A Chinese flag flies near buildings in the central business district on a polluted day in Beijing on February 27, 2018. / AFP PHOTO / GREG BAKERGREG BAKER/AFP/Getty Images

Despite Trade tensions between China and the US, China might have to rethink clamping down on American Companies as it did previously with South Korea

American companies operating in the People’s Republic of China are likely to find the future of their companies stuck in between the cross fire as the trade war between Washington and Beijing intensifies.

But making life gruesome for big US brands could backfire and bring painful consequences for Chinese industries, as well as investors too, experts say.

The Chinese government has a track record of disrupting the businesses of companies from countries with which it’s locked in political disputes. It did so with South Korea last year — and the United States could be next.

“I think it’s almost inevitable. China has done this before,” said Andrew Polk, founding partner at Beijing-based advisory firm Trivium. “They already have many ways of disrupting businesses for multinationals.”

Experts say top companies with big operations in China, such as Apple (AAPL)and GM (GM), could come under pressure.

China and the United States are set to impose new tariffs on tens of billions of dollars of each other’s products in early July.

That may just be the start. President Donald Trump has threatened to hit Chinese exports worth hundreds of billions of dollars — and Beijing has vowed to respond if he does.

China ships far more goods to the United States ($505 billion last year, according to US figures) than come back in the opposite direction ($130 billion). If the tit-for-tat retaliation continues, Beijing will have to find other targets to go after.

Made in China

Experts say techniques Beijing could employ to hound American companies include slowing down their imports at customs, stepping up regulatory checks on their China operations and launching campaigns to dissuade consumers from buying their products.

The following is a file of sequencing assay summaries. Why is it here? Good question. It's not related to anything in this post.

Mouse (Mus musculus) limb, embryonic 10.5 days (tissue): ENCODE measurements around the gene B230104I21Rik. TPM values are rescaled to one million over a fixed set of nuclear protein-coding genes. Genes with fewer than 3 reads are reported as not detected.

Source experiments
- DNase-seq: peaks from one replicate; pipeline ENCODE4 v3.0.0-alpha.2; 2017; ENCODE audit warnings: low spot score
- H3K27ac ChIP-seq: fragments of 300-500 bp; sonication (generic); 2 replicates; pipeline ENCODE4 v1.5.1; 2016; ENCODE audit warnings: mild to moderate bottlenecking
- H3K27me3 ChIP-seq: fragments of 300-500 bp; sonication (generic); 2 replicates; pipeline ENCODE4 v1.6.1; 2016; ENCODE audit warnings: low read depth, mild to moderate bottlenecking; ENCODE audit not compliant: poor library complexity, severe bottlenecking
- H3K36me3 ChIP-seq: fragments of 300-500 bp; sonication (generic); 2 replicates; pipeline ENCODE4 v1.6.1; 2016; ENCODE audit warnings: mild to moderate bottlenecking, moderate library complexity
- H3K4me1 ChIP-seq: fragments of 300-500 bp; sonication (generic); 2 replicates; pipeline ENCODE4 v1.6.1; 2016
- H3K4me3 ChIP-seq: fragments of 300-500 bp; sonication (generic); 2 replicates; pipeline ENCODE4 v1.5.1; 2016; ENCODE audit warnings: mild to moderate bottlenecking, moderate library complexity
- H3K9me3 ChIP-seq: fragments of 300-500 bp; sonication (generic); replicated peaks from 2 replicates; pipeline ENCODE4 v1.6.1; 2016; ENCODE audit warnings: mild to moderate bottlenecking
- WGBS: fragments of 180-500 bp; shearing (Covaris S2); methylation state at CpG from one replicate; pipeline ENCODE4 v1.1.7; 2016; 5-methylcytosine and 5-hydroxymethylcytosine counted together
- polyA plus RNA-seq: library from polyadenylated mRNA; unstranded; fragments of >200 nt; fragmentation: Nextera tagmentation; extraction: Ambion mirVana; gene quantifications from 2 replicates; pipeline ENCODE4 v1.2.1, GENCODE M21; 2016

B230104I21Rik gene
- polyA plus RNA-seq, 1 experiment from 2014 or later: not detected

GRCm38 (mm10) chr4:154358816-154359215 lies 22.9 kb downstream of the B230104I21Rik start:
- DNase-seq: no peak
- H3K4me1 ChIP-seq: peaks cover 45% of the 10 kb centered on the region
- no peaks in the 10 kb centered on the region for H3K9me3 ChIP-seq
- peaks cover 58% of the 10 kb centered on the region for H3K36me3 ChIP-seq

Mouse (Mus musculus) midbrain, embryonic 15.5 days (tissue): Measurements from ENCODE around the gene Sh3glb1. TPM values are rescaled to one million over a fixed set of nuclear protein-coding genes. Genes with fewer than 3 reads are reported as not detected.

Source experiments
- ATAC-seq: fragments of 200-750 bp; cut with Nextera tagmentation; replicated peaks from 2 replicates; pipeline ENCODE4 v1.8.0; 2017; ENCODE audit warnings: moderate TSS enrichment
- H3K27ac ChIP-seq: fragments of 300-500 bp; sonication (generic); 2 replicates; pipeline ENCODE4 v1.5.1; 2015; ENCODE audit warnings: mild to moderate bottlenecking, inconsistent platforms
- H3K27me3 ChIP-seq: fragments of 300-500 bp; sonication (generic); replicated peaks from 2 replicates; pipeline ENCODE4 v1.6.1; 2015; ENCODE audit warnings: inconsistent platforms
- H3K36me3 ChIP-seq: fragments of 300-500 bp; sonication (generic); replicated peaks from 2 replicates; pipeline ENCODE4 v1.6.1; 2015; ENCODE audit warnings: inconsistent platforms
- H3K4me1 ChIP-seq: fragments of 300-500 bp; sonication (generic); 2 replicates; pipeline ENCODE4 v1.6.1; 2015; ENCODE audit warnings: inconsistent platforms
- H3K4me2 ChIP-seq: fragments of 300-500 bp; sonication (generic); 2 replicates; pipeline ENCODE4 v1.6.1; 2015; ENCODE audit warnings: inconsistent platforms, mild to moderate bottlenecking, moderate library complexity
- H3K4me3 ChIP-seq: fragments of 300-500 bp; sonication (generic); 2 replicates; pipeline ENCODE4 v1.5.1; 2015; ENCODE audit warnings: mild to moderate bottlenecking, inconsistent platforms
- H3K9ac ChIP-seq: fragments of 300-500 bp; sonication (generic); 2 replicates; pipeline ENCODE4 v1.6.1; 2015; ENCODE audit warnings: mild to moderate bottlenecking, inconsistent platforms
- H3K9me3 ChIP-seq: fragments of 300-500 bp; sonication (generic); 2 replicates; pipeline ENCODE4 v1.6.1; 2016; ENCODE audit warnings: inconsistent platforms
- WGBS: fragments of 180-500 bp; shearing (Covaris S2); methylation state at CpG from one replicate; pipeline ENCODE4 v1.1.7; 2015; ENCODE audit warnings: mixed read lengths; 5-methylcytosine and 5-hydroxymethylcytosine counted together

But such moves could come at a cost.

“Boycotts would hit local jobs,” Tom Holland of research firm Gavekal wrote in a note to clients last week. He pointed out that some top US companies like Apple “manufacture the vast majority of the products they sell in China in local factories.”

American brands, Chinese owners

In some cases, Chinese firms are heavily invested in leading American brands.

Since last year, McDonald’s (MCD) only owns 20% of its China business — the majority is held by Chinese state-backed conglomerate Citic (CTPCF) and one of its affiliates.

GM sells more vehicles in China than any other market, but it does so through joint ventures with state-owned automakers SAIC Motor and FAW Group.

The risk of Chinese companies getting caught in the crossfire is unlikely to stop Beijing from going ahead with the punishment, experts say.

South Korean automaker Hyundai’s(HYMTF) joint venture with its Chinese partner suffered a huge drop in sales during tensions between Seoul and Beijing last year over a US missile defense system.

“Any of the actions they take, they are going to take them to inflict pain on the US — but knowing they will have collateral damage domestically,” Polk said. “That’s why they don’t want to do it.”

Chinese officials have repeatedly said that the country doesn’t want a trade war with the United States but won’t shy away from fighting one.

Lack of alternatives

Mark Williams, chief Asia economist at research firm Capital Economics, wrote in a note to clients last week that Chinese consumers “would be encouraged to switch their purchases to domestic brands, which would offset the damage as long as those firms had capacity to meet the added demand.”

That may work in some sectors, like consumer goods, but prove more difficult in others such as software.

Analysts have suggested China could seek to target Boeing (BA) by shifting orders for planes to its European rival, Airbus(EADSF). But they say doing so would take time because Airbus can’t ramp up its production immediately.

It would also give Airbus “a powerful incentive to cut the discounts it offers Chinese buyers,” Holland said.

According to Polk, China’s challenge is coming up with measures that “maximize pain on the other side and minimize pain on yourself.”

“Both sides are inflicting pain on themselves — that’s what a trade war is,” he said.

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